*4 With respect to Diane's arguments that the MSA is inequitable and that Paul has acted in bad faith, we have previously recognized the Family Court's important role in monitoring property settlement agreements between spouses and ensuring an equitable division of assets. Gorman, 883 A.2d at 737. The Family Court has the authority “to review [a] [p]roperty [s]ettlement [a]greement and to withdraw its approval of the [a]greement when it determine[s] that the [a]greement [i]s inequitable.” Id. at 741 (emphasis omitted). But, “it is not the function of this Court, or the Family Court, to set aside a property settlement agreement simply because a party no longer wishes to be bound by its terms or is unhappy with the result.” O'Donnell v. O'Donnell, 79 A.3d 815, 822 (R.I. 2013) (brackets and deletion omitted) (quoting Vanderheiden v. Marandola, 994 A.2d 74, 78 (R.I. 2010) ). Here, the hearing justice found that there is no inequity in enforcing the terms of the MSA as written and that Paul had not acted in bad faith, stating, “I think it's just a difference of opinion as to the caring of the dogs.” After reviewing the entire record in this case, it is our opinion that the hearing justice's findings and conclusions were well supported by the testimony and evidence before her and that she neither misconceived the evidence nor was clearly wrong in her findings of fact. Therefore, we hold that it is not inequitable to enforce the visitation term in the MSA as written.9
For the reasons set forth in this opinion, we affirm the order of the Family Court. The record in this case may be returned to the Family Court.
All Citations --- A.3d ----, 2019 WL 1606351
1 We shall refer to the parties by their first names to avoid any confusion; no disrespect is intended.
2 The final judgment of divorce added that Diane and Paul
“agreed that should [Diane] move outside of the state of Rhode Island where it would no longer be feasible for [Paul] to have weekly visitation with the dogs as scheduled in the Marital Settlement Agreement, [Paul] would then have the dogs for three months during the summer, a week around Christmas, a week in February and a week in April, said weeks to be agreed by the parties.”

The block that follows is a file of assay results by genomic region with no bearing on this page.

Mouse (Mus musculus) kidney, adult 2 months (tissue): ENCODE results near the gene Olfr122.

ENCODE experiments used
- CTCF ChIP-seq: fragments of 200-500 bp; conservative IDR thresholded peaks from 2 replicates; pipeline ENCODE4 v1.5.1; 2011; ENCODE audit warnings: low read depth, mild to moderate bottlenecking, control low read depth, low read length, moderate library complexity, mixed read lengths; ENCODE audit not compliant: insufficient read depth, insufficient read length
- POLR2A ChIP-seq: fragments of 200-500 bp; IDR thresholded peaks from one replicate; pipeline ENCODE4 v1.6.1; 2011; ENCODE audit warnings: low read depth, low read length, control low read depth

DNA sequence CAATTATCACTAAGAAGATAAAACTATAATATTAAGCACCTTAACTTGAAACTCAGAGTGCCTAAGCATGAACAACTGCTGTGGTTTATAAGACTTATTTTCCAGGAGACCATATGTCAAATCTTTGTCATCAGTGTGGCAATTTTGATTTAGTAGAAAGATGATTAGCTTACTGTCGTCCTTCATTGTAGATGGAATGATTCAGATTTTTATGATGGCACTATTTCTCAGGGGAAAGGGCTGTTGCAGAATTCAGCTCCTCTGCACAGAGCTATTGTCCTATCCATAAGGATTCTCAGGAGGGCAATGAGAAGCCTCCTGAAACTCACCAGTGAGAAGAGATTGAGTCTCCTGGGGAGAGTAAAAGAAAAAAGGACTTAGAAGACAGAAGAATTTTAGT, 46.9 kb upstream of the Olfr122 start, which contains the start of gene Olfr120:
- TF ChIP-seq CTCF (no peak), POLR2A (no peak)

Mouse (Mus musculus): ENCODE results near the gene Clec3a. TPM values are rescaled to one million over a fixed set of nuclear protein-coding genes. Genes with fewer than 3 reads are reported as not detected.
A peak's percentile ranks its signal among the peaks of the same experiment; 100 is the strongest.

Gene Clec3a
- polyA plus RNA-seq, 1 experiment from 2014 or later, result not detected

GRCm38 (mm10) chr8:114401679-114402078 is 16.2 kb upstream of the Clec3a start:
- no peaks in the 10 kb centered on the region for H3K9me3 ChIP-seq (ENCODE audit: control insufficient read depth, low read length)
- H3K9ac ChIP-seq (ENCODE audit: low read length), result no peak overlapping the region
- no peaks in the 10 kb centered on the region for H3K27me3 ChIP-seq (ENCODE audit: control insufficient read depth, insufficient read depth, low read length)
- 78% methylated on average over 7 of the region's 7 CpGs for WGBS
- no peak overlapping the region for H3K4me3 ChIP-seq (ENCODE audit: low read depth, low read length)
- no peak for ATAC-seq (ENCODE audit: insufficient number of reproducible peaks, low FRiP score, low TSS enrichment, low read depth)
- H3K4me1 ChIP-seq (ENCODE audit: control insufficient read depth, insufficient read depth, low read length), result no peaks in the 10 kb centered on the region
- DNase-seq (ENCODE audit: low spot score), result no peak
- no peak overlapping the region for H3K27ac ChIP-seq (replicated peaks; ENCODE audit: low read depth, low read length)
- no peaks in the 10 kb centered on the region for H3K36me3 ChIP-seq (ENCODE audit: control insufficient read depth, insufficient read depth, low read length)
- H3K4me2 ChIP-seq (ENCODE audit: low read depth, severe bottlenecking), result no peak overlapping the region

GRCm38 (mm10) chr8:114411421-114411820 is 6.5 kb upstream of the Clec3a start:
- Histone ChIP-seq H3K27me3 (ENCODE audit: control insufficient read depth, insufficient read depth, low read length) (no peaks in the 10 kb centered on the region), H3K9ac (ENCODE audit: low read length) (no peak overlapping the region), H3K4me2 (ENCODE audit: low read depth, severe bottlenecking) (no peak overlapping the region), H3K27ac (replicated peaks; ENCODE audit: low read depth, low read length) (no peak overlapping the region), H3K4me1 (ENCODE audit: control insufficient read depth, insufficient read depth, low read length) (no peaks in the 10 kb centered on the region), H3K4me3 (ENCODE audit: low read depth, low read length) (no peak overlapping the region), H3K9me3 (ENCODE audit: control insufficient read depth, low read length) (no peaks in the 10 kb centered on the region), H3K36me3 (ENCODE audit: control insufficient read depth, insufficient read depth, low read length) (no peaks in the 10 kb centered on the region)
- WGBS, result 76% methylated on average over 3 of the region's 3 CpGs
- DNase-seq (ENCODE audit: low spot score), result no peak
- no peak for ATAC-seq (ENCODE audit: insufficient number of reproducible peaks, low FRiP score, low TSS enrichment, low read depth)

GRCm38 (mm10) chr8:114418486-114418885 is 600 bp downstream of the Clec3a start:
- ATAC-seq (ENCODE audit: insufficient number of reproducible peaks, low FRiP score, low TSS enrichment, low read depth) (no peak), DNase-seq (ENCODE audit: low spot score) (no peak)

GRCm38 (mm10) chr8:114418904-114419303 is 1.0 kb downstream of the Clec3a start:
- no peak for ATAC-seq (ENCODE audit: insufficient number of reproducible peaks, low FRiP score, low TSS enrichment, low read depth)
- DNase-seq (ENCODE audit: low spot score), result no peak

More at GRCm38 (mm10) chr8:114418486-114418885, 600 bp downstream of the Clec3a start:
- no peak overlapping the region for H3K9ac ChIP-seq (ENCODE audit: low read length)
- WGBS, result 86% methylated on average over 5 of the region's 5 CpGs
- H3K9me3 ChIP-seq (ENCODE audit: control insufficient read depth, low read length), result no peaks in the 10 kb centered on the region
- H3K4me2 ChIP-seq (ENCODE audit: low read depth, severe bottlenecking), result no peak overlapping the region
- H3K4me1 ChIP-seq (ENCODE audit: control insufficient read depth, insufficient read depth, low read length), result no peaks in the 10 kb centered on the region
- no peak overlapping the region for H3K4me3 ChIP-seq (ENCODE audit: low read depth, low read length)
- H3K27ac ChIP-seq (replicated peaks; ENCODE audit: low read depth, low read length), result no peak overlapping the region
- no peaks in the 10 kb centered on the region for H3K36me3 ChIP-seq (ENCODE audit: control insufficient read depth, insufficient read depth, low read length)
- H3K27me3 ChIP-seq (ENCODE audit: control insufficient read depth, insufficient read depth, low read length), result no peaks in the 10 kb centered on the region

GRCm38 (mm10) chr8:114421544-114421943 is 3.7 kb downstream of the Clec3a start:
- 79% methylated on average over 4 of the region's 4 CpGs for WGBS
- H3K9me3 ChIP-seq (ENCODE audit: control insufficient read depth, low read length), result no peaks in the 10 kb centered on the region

3 Paul further explained: “[B]ecause, naturally, the dogs sleep in my bed.”
4 Paul also testified that his yard was not fenced but that the dogs did not go far before relieving themselves and returning inside for a treat.
5 Diane also complained that Paul's driveway was icy and not safe for dropping off the dogs or picking them up, especially because he lived on a busy road, where a prior dog of theirs had been hit by a car.
6 There was also an order entered on December 28, 2017, to which Diane objected as “not completely set[ting] forth the full findings of the [c]ourt” from the December 4 hearing. The final order entered on January 12, 2018 recites the same findings of fact and relief granted while adding several findings of fact. The December 28 order was not vacated, therefore both orders remain on the record.
7 Diane's notice of appeal was filed prior to the entry of the final order resolving the parties' motions. It is well settled, however, that premature notices of appeal are considered timely. See Lemont v. Estate of Ventura, 157 A.3d 31, 36 n. 7 (R.I. 2017).
8 At the end of her prebriefing statement, Diane also briefly mentions that the hearing justice erred by awarding attorney's fees to Paul. This argument is waived for two reasons. First, Diane affirmatively agreed at the hearing that the fees and costs awarded in the amount of $ 5,248.70 were reasonable and she did not object to the court's order memorializing both the award and her consent thereto. Diane, therefore, failed to preserve this issue for our review. See Pineda v. Chase Bank USA, N.A., 186 A.3d 1054, 1060 (R.I. 2018). If she had properly preserved this issue, however, she waived our review by “simply stating [the] issue [in her prebriefing statement] without a meaningful discussion thereof or legal briefing * * *.” See Terzian v. Lombardi, 180 A.3d 555, 558 (R.I. 2018) (brackets omitted) (quoting Horton v. Portsmouth Police Department, 22 A.3d 1115, 1130 (R.I. 2011) ).
9 As Paul points out, his victory in this case may be pyrrhic because of Marox's and Winnie's advanced ages. Some of us are reminded of the remark that: “Dogs' lives are too short. Their only fault, really.” Agnes Sligh Turnbull, The Flowering: A Novel 69 (Houghton Mifflin Company 1972).